Ummm... how is a computer password any different then a PIN number for most users? How many regular users do you know who use IE (or even Mozilla/FireFox) to save all of their passwords? Including their on-line banking usernames and passwords... all of their credit card usernames and passwords... and all of the sites that they trusted with their credit card information...

    And dealing with the fingerprint issue... The Reg [] just had a write up about it...

  • by 0x0d0a ( 568518 ) on Tuesday April 20, 2004 @09:21AM (#8915585) Journal
    The "I hate passwords" attitude is not merely (or even primarily, IMHO) a function of users doing something wrong. It is a function of poorly designed security, or of security designed for a different environment being reused for current systems.

    Passwords came into popularity a long time ago. Things that have changed since the introduction of the password:

    * Many people have accounts on many, many systems (thanks to websites with accounts).

    * Users on such systems may not be primarily benevolent -- on a UNIX box used by a small bunch of researchers in the early 80s, a password may be an acceptable barrier to anyone poking around. A password on eBay, on the other hand, may be of interest to a number of less savory characters.

    * The ability to attack systems has significantly increased. Internet accessability means that remote, hard-to-trace attacks are more common. A brute force attack on a computing system physically isolated in a building may be simply infeasible, and choosing "cheese" as a password may be perfectly acceptable -- such a thing is no longer reasonable.

    * Computing power is much greater now. Attacks on password hashes (including those sent over the network) are much more feasible. The relative strength of passwords to CPUs has decreased logarithmically.

    * Many systems require passwords frequently. If you are a defense contracting employee, you might have only needed your password once when walking in the door in the morning and once after lunch. Now, corporate intranets have passwords, Yahoo has passwords, Slashdot has passwords, eBay has passwords, etc. Many of these require passwords multiple times a day (or, if they have an option to cache a password, do not have sufficient data about the client side to know how long it is safe to continue to cache the data).

    * The demographic of password users has changed. Almost everyone has many passwords now -- not just a couple of engineers or scientists, or the occasional person with an ATM PIN.

    What I Suspect Needs To Be Changed

    A couple of things that probably need to change:

    * It needs to be standard (and have a common interface for doing so) for users to be able to delegate a subset of their authority. Few systems currently have authorization systems smart enough to allow users to delegate chunks of their power to other users for a short term (and audit any moves). This needs to be simple, *easy*, and secure. If Sharon wants to let Bob purchase something online and charge it to her credit card account, she needs a quick and easy way to say "I authorize Bob to spend up to $500 in the next week and charge it to my credit card." That could be via her cell phone or on a computer. Most systems should have at least several forms of authorized actions that can be delegated to other users that require no more than entering a limit on the degree of the actions taken. A list of actions that other users have taken with that authorization should also be easily visible.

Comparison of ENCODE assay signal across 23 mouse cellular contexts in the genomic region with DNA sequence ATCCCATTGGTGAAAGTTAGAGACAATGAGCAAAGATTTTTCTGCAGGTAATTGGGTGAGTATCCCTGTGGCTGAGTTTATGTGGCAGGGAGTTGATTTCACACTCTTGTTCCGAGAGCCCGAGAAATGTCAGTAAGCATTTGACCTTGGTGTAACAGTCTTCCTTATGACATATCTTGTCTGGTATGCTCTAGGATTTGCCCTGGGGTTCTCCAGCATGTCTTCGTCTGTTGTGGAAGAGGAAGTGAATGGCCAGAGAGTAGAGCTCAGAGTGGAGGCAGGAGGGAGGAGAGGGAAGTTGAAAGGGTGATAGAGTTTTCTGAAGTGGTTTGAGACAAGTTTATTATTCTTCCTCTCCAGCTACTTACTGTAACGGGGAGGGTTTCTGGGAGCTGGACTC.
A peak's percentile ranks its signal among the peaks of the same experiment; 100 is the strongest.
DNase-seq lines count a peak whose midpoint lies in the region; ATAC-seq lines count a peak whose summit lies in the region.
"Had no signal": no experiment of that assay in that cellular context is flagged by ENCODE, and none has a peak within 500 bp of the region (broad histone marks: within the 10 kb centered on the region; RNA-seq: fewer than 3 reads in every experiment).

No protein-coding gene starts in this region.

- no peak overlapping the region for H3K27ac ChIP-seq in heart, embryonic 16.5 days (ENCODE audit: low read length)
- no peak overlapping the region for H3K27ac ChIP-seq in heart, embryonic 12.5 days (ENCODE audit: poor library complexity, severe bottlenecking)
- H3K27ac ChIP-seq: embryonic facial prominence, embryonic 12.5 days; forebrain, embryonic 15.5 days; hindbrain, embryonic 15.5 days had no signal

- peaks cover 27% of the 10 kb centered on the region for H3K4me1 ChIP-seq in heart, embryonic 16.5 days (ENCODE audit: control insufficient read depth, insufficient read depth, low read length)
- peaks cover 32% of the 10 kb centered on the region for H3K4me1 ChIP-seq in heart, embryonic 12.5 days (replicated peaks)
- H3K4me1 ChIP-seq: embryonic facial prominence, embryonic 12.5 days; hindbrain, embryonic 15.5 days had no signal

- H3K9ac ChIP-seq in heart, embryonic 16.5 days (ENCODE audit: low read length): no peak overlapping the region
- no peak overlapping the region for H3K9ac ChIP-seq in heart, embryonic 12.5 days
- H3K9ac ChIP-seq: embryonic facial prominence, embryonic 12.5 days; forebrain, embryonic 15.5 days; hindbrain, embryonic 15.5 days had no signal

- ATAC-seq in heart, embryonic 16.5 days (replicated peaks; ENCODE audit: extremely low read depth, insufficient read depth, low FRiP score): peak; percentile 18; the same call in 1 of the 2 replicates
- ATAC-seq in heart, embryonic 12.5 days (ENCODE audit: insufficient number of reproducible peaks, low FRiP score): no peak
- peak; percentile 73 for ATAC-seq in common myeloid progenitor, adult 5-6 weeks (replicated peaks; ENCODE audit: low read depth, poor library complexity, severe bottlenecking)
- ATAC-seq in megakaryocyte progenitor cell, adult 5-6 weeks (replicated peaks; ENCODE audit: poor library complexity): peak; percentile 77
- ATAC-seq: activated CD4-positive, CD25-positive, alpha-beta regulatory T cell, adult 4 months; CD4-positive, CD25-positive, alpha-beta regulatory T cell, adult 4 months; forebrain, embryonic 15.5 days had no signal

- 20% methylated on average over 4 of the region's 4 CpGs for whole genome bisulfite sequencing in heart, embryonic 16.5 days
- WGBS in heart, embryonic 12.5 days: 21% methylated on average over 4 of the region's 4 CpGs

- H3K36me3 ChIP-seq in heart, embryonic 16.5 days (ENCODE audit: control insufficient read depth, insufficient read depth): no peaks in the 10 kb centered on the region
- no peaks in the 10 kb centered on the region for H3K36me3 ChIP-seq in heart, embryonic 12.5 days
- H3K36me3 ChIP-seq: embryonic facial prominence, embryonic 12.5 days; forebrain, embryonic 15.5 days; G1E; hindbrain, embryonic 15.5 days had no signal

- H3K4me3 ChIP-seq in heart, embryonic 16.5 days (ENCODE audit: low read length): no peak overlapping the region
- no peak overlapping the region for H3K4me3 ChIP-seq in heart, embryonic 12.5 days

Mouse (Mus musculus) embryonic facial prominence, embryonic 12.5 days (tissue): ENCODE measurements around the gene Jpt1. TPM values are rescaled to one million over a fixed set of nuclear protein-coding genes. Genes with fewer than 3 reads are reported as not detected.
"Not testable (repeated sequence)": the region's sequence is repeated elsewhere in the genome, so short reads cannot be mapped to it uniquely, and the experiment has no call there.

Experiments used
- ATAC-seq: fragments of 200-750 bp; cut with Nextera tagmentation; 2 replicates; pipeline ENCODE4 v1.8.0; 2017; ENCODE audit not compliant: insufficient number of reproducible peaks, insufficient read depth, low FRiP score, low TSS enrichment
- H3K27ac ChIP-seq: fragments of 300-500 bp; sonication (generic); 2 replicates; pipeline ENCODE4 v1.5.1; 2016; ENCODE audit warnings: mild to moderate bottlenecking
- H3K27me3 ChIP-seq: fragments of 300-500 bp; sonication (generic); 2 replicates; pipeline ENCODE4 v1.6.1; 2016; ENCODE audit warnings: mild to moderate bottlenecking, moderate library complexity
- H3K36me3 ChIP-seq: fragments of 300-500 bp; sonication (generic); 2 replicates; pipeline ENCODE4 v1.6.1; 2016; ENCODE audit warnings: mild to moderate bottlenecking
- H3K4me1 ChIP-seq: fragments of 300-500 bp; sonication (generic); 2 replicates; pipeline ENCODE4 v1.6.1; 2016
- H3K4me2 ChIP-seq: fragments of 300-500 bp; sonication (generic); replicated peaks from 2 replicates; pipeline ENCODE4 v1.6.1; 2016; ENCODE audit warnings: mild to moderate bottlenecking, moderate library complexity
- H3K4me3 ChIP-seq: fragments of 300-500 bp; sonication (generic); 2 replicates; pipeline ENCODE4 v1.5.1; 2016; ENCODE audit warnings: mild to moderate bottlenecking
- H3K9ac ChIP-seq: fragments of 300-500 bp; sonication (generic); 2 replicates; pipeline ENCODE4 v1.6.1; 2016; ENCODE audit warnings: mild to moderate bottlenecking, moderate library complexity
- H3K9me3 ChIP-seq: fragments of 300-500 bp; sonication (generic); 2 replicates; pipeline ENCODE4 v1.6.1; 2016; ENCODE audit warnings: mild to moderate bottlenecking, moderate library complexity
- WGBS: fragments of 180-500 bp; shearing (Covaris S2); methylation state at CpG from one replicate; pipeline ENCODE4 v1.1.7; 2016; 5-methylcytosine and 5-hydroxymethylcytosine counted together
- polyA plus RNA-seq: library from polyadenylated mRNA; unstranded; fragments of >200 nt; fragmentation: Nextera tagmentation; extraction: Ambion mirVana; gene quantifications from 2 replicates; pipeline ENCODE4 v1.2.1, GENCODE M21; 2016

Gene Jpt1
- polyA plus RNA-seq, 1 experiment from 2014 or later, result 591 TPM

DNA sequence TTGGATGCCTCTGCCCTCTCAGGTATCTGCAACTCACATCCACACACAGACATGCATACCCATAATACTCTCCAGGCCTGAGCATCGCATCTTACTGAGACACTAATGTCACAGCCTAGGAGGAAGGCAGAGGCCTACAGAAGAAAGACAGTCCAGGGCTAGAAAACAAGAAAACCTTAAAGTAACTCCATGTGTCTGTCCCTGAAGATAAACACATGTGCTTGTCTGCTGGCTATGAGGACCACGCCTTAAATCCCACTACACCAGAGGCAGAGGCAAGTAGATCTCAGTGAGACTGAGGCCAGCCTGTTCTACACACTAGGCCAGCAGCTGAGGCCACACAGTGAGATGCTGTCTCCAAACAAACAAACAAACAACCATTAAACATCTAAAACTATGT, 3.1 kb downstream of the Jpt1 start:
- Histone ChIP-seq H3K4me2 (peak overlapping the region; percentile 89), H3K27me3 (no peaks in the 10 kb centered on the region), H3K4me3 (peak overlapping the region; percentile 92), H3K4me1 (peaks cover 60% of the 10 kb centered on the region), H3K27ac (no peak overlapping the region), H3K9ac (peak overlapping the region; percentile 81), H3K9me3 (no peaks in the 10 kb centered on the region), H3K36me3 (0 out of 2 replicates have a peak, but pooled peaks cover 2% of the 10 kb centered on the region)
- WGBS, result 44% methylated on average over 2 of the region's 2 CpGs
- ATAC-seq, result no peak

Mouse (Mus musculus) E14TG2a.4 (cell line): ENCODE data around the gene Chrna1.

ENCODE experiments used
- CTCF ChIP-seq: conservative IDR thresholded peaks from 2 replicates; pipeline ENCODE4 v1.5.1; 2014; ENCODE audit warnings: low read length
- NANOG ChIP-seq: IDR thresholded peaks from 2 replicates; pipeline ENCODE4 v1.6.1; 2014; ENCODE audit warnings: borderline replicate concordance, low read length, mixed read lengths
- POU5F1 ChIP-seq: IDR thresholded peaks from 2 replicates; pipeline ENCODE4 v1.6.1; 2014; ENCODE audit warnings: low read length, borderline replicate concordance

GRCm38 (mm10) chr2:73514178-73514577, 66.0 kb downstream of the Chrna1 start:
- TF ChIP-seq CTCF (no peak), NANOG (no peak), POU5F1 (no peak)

* Where feasible, passwords should be replaced by smartcard/PIN combinations. It's easier to remember a four-digit PIN than a long, secure password, and for anyone that doesn't have physical access to a user's smartcard, the strength of the token on the card is much greater than that of a password. Currently, this is particularly disasterous in the form of credit card information. Currently, many vendors store full credit card information used in purchases in databases. If any such database is compromised, authentication data providing full access to money accounts is granted the compromiser -- this is, frankly, insane. Credit card providers have one effective line of defense against a compromised card -- they do statistical analysis against purchases, which isn't the most reliable method of dealing with such attacks, and requires intense monitoring of anything users do -- producing a strong disincentive to provide users with privacy. (I realize that there are a few attempts at improving t
  • by theLOUDroom ( 556455 ) on Tuesday April 20, 2004 @09:23AM (#8915613)
    Now, I just need to figure out how to do strong biometric identification over ssh or SSL-imap...

    I know you mean this as a joke, but I want to take a second to remind people why biometric authenticaion is stupid: